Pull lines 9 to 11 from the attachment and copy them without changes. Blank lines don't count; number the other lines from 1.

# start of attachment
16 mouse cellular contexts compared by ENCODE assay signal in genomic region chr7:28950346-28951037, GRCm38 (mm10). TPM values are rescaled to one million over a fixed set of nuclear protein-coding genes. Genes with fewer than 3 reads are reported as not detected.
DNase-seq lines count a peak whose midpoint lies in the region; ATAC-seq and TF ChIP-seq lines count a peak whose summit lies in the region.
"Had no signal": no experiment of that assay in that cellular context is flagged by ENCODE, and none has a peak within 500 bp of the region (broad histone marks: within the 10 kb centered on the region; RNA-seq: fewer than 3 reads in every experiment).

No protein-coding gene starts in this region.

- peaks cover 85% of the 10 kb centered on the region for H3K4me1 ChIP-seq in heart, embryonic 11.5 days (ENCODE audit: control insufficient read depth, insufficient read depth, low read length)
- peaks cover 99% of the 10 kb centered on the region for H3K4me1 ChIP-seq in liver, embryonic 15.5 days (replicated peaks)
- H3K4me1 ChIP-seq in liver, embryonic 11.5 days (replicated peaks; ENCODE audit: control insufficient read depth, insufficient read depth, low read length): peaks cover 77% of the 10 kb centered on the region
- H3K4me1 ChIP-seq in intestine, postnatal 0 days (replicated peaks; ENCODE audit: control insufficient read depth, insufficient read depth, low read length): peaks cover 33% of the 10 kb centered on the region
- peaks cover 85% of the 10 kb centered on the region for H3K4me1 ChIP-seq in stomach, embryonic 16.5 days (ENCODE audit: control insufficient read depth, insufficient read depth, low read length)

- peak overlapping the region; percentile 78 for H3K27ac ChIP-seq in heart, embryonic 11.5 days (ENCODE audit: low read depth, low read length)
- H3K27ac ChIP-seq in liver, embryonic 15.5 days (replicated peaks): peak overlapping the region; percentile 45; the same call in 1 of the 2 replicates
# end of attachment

- peaks cover 85% of the 10 kb centered on the region for H3K4me1 ChIP-seq in stomach, embryonic 16.5 days (ENCODE audit: control insufficient read depth, insufficient read depth, low read length)

- peak overlapping the region; percentile 78 for H3K27ac ChIP-seq in heart, embryonic 11.5 days (ENCODE audit: low read depth, low read length)
- H3K27ac ChIP-seq in liver, embryonic 15.5 days (replicated peaks): peak overlapping the region; percentile 45; the same call in 1 of the 2 replicates